Subscribe to The Brown Daily Herald Newsletter

Sign up for The Brown Daily Herald’s daily newsletter to stay up to date with what is happening at Brown and on College Hill no matter where you are right now!


Op-eds, Opinions

Heffernan: Gender bias in the critique of Coach Behn

Op-Ed Contributor
Wednesday, March 4, 2020

The Feb. 24 Brown Daily Herald article announcing that the Brown Band will not perform at women’s basketball games to protest the head coach was chilling. Citing and reporting “allegations circulating” and “things we were hearing,” the band and The BDH threatened the career of a well-respected coach and educator.

Female collegiate coaches are among the most vulnerable population to be fired over claims of abuse and unfair treatment. Female coaches know that unlike their male colleagues, speculation is more than enough to remove them. One or two unhappy athletes can drown out all reason and the voices of legions of athletes who are happy with the coach’s performance.  Will the Brown Band hold male coaches to the same standard? Will the band scrutinize the language and tone of male football coaches and the happiness of male football players to determine if they will play at football games?

It’s clear that female coaches are held to a different standard than male coaches. Just Google Tracey Griesbaum, Robin Sparks, Sue Parker and Stacy Johnson-Klein — all successful female coaches who were fired in recent years. Their stories all have similar components, patterns and outcomes. Some unhappy players were cited, abuse allegations were leveled and coaching positions were revoked. Many allegations of abuse leveled at female coaches are thinly veiled sexist accusations that the coach is not appropriately nurturing and maternal. Years of exemplary evaluations and player testimonies were disregarded, all because “allegations circulated” and “things (were) heard.”

In 2017-18, I was part of a group of Brown coaches and faculty who gathered regularly over the course of a year to discuss teaching, coaching, learning and performance. Sarah Behn was one of the core members of that group. Throughout the year, nine faculty and nine coaches met to discuss instructive readings and our coaching/teaching practices. We also visited each other’s classrooms and practices. For example, a faculty member and I visited the women’s basketball team practices and sat behind the bench at games. My colleague and I took notes on the interactions between players and coaches and examined Coach Behn’s practice plans. Her plans, like those of all the coaches and faculty involved, were shared across the group, and everyone agreed that they were a model of effective teaching. Moreover, by incorporating persuasive communications, writing, data science, research and reflection, she and the other coaches in the program demonstrated how their coaching practices contributed to the goals of a liberal education.

At the gatherings for coaches and faculty, we acquired a deeper understanding of low- and high-stakes learning environments. Brown athletic teams are high-stakes, high-stress learning environments that require student-athletes to take initiative, exercise creativity and assume responsibility for how their decisions and actions affect a team’s outcomes. When they succeed, athletes improve their skills and self-confidence; when they fail, they learn from the subsequent feedback from coaches and other players and revise their strategy. Whether on a basketball court, in a classroom or laboratory, failure can be gut-wrenching and learning can be uncomfortable. Voices may be raised, demands made, outcomes expected and patience tested. However, these learning environments are often the most necessary and transformative.  Educators who can create valuable learning experiences in these high-stakes situations are rare and often the most memorable.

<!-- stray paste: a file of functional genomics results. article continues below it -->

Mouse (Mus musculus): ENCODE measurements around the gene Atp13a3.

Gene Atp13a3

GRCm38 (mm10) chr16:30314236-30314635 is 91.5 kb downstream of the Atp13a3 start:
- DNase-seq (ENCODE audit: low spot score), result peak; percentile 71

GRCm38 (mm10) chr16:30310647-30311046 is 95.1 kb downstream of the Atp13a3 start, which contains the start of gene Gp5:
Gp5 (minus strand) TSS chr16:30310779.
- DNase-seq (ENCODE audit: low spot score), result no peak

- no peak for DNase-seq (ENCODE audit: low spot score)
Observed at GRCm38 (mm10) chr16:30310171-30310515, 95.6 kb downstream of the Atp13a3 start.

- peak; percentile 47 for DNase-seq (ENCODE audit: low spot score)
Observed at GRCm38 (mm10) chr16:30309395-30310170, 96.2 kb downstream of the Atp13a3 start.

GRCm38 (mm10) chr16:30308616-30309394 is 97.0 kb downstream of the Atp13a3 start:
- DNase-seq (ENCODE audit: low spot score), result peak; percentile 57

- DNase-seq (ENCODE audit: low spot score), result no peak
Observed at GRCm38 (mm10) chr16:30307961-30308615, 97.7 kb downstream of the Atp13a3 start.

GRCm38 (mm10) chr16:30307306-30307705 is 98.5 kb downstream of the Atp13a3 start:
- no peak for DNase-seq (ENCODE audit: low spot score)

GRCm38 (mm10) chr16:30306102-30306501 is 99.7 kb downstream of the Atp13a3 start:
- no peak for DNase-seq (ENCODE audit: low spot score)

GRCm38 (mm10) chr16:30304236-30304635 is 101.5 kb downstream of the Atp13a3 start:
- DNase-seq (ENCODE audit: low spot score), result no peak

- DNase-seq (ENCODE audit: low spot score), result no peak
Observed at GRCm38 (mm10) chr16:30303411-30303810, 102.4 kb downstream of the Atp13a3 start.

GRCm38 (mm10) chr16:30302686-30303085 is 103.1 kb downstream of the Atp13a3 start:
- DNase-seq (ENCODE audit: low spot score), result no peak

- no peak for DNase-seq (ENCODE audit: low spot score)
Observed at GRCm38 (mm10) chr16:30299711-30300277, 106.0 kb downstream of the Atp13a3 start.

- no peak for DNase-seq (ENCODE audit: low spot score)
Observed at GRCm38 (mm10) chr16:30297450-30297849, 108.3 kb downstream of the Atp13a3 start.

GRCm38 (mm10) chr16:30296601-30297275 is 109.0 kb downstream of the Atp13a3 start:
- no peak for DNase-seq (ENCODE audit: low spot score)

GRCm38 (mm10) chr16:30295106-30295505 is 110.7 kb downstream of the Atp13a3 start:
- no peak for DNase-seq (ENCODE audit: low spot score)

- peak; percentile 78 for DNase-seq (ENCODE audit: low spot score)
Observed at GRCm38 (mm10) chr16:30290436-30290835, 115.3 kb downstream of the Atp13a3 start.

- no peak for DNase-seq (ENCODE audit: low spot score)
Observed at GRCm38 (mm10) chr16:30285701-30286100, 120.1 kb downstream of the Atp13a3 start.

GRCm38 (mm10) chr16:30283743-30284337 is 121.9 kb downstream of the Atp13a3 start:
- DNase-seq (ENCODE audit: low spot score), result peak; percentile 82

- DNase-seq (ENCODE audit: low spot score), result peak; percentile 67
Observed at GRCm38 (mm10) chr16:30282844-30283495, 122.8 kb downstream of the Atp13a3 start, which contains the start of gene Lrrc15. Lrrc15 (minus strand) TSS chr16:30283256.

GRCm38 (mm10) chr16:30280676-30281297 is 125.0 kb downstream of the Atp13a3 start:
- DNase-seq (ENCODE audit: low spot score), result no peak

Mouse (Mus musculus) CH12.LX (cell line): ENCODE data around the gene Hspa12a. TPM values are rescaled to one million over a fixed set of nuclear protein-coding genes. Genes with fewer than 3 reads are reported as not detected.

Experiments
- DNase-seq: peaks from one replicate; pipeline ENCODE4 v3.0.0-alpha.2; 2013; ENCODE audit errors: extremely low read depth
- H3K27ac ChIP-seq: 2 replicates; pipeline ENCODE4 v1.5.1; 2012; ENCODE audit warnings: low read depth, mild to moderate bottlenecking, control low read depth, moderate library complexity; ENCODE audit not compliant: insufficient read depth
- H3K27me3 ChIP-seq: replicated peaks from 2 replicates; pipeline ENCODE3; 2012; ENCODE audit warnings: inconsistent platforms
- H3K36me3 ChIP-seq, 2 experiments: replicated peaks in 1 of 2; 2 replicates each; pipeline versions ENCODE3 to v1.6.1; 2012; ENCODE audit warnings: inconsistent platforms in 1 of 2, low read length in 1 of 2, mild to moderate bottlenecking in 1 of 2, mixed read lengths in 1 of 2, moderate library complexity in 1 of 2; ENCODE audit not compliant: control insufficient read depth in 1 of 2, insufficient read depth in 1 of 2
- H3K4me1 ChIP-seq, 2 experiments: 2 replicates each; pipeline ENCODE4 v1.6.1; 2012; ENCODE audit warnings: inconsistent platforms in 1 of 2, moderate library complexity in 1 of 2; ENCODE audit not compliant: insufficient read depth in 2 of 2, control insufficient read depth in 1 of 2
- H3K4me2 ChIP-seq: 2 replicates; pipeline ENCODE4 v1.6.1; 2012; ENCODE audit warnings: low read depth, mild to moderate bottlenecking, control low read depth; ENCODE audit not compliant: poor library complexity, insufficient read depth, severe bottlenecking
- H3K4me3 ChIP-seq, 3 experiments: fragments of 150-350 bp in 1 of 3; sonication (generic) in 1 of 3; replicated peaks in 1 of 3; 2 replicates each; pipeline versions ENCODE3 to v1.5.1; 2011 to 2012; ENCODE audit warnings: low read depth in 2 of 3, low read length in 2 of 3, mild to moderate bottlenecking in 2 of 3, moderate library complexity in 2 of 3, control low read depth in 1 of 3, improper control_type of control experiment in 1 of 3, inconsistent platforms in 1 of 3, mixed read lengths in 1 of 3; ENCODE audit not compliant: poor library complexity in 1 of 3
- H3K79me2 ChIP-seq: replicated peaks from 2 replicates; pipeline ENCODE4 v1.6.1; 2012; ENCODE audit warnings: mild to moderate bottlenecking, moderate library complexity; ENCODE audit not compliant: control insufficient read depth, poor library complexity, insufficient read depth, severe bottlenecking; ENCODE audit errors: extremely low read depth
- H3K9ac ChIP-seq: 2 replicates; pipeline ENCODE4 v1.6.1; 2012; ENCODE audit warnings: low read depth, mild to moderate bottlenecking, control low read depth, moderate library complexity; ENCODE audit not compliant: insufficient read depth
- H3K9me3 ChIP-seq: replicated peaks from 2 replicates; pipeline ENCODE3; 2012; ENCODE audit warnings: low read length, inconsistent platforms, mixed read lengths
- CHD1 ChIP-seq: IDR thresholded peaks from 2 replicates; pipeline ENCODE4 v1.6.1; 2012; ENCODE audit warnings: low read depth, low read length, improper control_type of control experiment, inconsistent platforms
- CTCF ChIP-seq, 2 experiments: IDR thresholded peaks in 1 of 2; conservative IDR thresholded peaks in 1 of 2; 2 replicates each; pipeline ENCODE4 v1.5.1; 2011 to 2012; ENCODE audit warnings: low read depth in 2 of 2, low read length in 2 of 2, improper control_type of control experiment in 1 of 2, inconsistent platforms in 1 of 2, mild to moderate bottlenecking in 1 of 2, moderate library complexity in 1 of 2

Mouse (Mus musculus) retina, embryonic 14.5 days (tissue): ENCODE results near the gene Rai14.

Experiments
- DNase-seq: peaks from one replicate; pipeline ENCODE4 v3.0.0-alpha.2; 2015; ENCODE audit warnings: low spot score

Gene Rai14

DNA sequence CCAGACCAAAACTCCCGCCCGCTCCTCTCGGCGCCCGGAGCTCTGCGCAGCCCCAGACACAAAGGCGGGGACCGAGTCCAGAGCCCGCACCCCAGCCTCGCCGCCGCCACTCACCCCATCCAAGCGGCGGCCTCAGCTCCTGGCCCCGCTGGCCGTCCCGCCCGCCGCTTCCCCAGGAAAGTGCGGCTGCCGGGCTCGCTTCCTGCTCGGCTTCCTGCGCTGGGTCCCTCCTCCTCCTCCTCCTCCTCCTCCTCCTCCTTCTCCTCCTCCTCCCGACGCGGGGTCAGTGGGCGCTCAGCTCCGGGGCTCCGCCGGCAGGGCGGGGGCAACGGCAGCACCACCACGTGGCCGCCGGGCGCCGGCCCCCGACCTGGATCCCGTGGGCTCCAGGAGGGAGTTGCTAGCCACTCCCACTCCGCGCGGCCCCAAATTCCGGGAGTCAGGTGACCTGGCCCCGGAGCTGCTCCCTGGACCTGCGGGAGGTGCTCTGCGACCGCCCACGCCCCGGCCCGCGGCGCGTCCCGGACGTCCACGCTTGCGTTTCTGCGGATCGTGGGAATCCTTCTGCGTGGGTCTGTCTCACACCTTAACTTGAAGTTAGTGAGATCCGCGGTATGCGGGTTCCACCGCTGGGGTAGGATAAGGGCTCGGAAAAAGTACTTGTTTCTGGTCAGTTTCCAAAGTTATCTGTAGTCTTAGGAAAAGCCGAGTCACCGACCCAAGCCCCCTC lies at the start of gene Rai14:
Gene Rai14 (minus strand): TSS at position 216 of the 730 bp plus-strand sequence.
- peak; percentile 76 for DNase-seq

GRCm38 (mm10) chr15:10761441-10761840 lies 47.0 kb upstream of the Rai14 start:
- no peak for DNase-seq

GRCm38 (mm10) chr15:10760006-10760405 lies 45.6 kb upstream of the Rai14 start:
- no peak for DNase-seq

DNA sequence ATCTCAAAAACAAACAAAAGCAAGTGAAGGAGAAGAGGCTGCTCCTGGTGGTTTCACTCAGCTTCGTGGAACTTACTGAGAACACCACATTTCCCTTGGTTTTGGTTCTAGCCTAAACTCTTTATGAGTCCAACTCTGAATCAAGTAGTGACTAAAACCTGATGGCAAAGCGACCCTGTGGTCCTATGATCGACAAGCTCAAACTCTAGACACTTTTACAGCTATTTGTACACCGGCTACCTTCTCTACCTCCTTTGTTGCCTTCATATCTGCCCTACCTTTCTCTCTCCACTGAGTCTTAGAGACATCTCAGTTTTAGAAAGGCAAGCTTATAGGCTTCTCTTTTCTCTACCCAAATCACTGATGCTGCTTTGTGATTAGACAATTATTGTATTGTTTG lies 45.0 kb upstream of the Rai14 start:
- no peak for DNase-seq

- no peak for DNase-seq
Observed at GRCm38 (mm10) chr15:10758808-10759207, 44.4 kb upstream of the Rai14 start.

So, why is a well-respected coach being pilloried for being direct and corrective in her coaching style? Male coaches are rarely put under the same microscope for their interactions with players. I believe those who criticize Coach Behn have an unreasonable expectation that female coaches should adhere to gender-based norms of nurturing and maternal behaviors. They likely also expect us to subscribe to the trope that female coaches should create teams where players feel unconditionally supported while male coaches create teams that will equip their players to win. These are destructive, sexist stereotypes rooted in the belief that a woman’s primary charge in any setting is to be a domestic caregiver. Sarah Behn is an excellent coach and educator, but she’s not your mom.

Kerrissa Heffernan Ed.D serves as director of the Women’s Rugby Coaches and Referees Association and previously served as a Director of Engaged Sport at the Swearer Center for Public Service, Royce Fellowship Director and Brown University women’s rugby coach. She can be reached at Please send responses to this opinion to and op-eds to